Although the Black Lives Matter Movement was initially established in response to police brutality, progressive organizations and unions that have been organizing low-wage employees have taken the opportunity to use the platform to advocate for economic justice. At the forefront of these efforts is the SEIU, which has allocated millions of dollars to campaigns aimed at raising the minimum wage across America.
Since George Floyd was killed in police custody, there has been a rise in racial injustice movements focused on systemic racism as well as police killings. A great number of low wage employees who are demonstrating for better wages comprise people of color. The coronavirus pandemic has forced workers in the low-wage bracket, whether organized in unions or not, to hold demonstrations and demand for safety processes in the workplace, increased testing for infection, paid sick leave, and hazard pay. The message by the demonstrators is simple, if we are concerned about police brutality and police killings, we should also be concerned about individuals who are being put in lethal circumstances and dying due to economic exploitation.
Although the Strike for Black Lives demonstrations of 20th July 2020 addressed many of these demands, it seemed that the matter of race in the labor movement was being skirted. Another thing that wasn’t highlighted was how police unions protect rogue police officers. Apprentice systems that tend to be in favor of white people, especially in unions representing construction workers, firefighters, and dock workers also went unmentioned.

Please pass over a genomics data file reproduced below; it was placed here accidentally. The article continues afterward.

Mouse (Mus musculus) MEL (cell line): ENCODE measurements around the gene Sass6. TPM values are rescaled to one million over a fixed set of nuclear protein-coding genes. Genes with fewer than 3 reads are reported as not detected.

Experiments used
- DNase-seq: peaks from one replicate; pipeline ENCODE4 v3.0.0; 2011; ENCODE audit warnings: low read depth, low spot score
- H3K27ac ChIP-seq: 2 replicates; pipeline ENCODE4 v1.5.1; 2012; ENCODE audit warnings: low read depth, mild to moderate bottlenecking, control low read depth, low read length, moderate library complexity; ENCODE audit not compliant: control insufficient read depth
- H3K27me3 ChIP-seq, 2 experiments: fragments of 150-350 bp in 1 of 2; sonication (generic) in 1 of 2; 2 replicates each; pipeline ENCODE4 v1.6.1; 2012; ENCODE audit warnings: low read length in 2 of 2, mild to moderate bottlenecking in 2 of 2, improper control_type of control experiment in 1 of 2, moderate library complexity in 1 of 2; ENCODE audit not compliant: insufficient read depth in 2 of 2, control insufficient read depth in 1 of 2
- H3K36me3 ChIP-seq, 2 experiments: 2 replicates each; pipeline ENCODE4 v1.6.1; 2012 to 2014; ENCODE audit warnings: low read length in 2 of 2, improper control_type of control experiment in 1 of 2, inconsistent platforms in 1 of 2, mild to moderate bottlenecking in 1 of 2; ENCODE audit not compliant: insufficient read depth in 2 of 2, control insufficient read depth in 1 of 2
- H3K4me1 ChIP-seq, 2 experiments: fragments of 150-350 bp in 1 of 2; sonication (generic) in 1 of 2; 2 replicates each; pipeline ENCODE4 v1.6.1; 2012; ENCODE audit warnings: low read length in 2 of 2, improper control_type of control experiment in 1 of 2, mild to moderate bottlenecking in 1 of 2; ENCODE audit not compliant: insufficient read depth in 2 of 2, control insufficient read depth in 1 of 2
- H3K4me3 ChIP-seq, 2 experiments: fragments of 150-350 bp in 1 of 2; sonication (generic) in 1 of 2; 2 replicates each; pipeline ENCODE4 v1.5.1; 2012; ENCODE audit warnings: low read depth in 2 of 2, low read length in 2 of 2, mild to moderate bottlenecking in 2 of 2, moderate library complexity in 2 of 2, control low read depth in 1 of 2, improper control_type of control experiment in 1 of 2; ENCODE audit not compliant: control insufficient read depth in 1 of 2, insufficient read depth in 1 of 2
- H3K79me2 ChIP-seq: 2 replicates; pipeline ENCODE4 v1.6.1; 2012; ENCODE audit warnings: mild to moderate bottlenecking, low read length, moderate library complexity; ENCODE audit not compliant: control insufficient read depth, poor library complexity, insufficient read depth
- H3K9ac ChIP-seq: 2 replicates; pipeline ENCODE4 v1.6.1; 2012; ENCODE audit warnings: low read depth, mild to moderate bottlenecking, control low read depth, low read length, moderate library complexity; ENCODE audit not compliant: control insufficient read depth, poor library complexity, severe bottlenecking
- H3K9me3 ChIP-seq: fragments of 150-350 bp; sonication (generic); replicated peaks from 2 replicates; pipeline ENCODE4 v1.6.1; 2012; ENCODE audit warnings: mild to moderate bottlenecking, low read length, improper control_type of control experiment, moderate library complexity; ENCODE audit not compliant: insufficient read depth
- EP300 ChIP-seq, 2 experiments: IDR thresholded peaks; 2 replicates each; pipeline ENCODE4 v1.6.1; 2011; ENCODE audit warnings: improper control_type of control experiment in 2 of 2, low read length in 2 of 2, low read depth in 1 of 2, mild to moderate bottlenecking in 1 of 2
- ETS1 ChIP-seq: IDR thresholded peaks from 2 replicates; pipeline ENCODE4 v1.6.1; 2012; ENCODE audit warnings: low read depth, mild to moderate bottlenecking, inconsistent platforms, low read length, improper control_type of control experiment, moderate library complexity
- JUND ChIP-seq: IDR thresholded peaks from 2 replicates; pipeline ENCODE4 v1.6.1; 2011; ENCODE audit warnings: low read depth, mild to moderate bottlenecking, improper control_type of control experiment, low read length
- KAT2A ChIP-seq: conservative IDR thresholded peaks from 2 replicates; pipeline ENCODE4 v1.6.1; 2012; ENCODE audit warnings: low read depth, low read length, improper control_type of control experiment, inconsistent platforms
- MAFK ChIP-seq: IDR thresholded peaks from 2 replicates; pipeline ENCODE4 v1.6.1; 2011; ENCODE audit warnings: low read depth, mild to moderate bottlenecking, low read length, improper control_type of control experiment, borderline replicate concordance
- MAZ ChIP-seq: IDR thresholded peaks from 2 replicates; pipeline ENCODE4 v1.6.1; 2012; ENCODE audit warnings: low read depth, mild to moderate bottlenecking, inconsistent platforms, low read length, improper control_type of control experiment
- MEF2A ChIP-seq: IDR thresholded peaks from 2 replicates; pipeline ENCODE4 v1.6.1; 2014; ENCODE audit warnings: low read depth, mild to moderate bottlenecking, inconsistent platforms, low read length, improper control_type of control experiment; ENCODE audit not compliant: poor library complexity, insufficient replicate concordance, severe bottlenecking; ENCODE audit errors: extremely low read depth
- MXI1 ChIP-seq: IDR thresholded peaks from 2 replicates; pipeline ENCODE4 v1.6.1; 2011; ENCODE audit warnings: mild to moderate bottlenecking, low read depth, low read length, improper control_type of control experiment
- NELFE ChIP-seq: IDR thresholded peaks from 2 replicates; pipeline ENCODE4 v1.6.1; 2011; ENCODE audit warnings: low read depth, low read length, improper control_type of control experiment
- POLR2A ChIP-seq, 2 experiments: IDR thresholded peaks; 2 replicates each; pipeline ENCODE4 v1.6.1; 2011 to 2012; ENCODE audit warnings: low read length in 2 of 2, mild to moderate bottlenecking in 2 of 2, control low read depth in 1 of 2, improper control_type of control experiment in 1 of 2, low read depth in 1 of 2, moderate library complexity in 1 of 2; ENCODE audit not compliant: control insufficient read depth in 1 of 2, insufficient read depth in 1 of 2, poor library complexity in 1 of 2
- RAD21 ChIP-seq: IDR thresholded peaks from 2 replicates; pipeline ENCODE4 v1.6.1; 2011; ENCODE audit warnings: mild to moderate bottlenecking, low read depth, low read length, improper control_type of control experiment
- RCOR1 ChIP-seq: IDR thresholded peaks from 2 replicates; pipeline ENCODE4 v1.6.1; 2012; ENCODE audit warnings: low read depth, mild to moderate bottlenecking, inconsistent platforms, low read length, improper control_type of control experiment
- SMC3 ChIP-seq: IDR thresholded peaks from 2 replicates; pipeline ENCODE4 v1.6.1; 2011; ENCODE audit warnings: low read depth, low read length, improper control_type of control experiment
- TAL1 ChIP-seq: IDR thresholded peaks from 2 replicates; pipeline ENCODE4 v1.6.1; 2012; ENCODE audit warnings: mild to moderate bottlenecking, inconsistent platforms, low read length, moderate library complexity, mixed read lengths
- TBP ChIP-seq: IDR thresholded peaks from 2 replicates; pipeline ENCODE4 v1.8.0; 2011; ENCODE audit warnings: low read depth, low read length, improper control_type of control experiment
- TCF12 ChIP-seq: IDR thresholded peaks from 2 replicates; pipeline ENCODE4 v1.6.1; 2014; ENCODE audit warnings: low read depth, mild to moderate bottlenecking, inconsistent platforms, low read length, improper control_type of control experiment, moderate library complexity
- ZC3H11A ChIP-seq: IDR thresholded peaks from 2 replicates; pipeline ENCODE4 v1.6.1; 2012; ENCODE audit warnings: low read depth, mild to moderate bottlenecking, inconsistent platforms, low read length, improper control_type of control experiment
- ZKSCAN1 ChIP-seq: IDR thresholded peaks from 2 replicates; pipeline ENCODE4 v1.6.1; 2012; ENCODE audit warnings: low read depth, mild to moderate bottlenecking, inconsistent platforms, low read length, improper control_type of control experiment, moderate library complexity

Although racial prejudice continues to persist in the union movement as it does in corporate America, events in 2020 such as the Strike for Black Lives have ushered in a new dawn for unions to rethink their structures. It is the beginning of an era that aligns racial justice and worker justice. The convergence of workers’ rights and racial justice and inclusiveness comes at a time when the labor movement’s higher echelons, which have been predominantly occupied by white people are becoming more diversified.
Persistent systemic and structural racism, a global COVID19 pandemic, and economic depression have converged in a perfect storm, and this has put the lives of the black working class at unprecedented high risk. This is why the Strike for Black Lives was so important, not just to America but to the entire world. It was a stand of solidarity among people from the racial, ethnic, political, and religious divide. It was a message to all that black lives matter, no more, nor less. The Strike for Black Lives has not only put scrutiny on police brutality, but has opened up the conversation about the weaknesses and biases of our existing systems, and this will encourage better and more inclusive systems.